Klarna To Offer Carbon Footprint Monitoring
Popular payment firm Klarna has added a carbon footprint monitoring system to its shopping app. With over 90 million users, those with the app can now track their carbon footprint over the month. Thus, the change will allow shoppers to see the impact of their spending on the CO2 levels of the globe. Partnering with Doconomy, the alterations will reflect the 1% pledge announced by the Swedish company.
Klarna To Show Shoppers Their Carbon Emission
The company, who offers the ability to pay for goods in instalments – without creating independent lines of credit – will now display an estimated carbon emission for each purchase. Chief Executive Sebastian Siemiatkowski compared the move to nutritional information shown on food packaging, stating “With fat, sugar and salt levels labelled on the food we buy, why shouldn’t our CO2 emissions be just as visible?” However, the app will only show these details after a purchase has been made.
Klarna is now a hugely popular payment method, with over a quarter of a million clients ranging from small businesses to multi-million conglomerates. With 90 million users to date, the app has proven to also be increasingly popular. As such, there is said to only be 5 major high street stores offering their own credit cards. At the same time, Klarna has recorded incredible profits – and recently announced their 1% pledge.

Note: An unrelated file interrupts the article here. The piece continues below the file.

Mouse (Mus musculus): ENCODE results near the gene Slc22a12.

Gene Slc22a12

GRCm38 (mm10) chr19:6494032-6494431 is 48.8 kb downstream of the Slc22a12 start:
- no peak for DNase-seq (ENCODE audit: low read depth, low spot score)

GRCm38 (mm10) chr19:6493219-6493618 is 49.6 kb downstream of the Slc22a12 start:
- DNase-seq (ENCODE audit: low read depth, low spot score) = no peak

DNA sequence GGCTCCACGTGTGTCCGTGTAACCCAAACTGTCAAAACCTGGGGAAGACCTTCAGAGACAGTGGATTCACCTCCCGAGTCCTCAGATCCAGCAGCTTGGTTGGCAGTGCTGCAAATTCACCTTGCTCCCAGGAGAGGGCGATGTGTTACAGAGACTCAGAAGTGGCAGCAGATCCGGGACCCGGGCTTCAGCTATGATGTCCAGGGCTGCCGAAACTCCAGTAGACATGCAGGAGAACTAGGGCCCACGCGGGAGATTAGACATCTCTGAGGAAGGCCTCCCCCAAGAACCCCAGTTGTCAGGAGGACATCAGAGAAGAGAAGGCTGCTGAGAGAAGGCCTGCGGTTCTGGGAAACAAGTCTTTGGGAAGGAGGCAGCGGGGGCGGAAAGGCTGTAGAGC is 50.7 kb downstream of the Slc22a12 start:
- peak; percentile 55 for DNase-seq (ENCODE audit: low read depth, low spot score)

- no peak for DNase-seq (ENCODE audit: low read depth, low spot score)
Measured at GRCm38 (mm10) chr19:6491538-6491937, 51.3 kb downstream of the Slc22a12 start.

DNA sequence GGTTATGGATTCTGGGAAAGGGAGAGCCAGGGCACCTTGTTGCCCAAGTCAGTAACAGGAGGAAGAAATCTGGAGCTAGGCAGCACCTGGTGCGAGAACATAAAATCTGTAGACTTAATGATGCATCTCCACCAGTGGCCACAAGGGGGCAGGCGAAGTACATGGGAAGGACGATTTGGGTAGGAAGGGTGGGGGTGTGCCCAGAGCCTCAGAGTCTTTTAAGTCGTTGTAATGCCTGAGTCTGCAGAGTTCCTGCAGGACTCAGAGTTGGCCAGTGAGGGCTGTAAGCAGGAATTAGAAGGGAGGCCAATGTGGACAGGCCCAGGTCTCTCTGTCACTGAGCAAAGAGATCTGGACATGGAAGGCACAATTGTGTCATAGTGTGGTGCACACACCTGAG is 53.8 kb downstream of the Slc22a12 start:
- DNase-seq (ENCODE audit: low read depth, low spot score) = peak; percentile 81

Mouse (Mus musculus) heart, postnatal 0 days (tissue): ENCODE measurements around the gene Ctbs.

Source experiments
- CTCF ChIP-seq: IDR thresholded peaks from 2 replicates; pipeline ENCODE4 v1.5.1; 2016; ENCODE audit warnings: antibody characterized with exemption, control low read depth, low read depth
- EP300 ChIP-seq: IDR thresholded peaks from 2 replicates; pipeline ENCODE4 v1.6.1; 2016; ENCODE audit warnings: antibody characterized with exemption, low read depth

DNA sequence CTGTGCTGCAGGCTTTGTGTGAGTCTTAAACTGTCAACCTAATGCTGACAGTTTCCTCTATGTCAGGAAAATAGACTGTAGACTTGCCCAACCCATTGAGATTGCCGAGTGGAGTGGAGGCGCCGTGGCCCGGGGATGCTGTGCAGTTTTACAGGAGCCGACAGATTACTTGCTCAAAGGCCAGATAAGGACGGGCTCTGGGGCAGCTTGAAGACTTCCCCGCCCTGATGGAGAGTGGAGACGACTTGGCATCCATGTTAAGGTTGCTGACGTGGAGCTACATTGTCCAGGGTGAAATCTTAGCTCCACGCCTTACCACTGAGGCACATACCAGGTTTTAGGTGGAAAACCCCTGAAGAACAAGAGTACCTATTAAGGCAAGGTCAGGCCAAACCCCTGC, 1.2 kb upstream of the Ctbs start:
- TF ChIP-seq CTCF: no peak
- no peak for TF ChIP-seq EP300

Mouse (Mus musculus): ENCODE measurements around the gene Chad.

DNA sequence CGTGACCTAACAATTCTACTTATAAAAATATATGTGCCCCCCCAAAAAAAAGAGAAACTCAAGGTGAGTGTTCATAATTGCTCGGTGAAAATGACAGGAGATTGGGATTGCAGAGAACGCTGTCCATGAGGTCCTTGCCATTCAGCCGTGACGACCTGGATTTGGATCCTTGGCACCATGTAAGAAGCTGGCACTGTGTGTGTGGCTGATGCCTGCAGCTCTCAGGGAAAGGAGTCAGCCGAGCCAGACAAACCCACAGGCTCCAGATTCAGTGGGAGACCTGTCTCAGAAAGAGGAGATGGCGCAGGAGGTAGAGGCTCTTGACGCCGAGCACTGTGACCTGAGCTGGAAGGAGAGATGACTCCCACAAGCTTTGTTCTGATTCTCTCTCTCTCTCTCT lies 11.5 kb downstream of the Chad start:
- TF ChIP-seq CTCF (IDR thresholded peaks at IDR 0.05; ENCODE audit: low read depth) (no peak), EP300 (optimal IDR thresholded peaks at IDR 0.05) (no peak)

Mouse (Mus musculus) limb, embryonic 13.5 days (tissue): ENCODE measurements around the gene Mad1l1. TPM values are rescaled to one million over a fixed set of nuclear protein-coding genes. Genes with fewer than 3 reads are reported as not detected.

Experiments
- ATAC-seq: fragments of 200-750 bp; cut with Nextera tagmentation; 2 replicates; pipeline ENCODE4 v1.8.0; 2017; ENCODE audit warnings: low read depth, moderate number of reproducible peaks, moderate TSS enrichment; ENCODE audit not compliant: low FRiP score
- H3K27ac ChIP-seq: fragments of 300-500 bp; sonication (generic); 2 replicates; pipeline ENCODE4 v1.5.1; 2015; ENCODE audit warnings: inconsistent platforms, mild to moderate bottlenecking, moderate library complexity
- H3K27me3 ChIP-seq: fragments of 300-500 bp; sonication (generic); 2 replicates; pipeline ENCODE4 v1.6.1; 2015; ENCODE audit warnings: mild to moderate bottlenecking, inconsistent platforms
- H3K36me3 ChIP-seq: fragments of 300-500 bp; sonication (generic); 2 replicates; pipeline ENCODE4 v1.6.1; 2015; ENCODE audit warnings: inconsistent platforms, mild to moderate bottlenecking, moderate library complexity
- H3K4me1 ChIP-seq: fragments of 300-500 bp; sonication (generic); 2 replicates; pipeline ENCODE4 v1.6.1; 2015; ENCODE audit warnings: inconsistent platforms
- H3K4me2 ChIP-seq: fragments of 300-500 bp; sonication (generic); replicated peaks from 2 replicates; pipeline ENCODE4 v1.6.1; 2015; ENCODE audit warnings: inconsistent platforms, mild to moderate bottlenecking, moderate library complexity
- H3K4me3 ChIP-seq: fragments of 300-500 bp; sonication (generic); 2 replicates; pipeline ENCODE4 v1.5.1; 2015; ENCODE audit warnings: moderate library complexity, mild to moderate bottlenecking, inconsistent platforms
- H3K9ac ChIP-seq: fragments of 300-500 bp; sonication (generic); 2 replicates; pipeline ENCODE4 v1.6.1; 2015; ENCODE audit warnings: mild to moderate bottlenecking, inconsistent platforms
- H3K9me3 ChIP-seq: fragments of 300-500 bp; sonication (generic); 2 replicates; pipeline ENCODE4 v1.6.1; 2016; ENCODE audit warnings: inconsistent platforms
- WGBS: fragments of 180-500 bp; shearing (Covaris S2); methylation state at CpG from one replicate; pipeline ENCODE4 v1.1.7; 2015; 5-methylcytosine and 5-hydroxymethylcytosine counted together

Will Changing The Settings Also Change Things For Shoppers?
The pledge, which will help bring $10M to projects tackling climate change, has been welcomed by environmentalists. In particular, it will work to combat the loss of biodiversity, alongside a target of 50% emissions reduction, before 2030. Naturally, the response to the move has generally been positive. Though the company has told the press that they’re also planning to display the carbon footprint before shoppers make a purchase. Hopefully, this will allow users of the app to become more aware of how their spending affects carbon emissions.
Shoppers will not have to consider any additional charges, as the changes are completely free to use. However, users who want to help back the pledge, are also welcome to use the donation feature. Here, shoppers can donate via an integrated feature from Milkywire – a company that donates directly to grassroots organisations.
These small changes could potentially make major differences in how the everyday shopper sees their spending. Rather than just associating the cost of money, it could allow people to see and understand the environmental cost, too. By partnering with Doconomy, the small changes can educate and inspire the individual.
CEO of Doconomy, Mathias Wikström, has said that ‘The financial sector has developed tremendous efficiencies to create, aggregate and protect wealth. Now that same force can address the alarming planetary health. Adding a unique data stream to the customer is a brilliant step to educate the many.’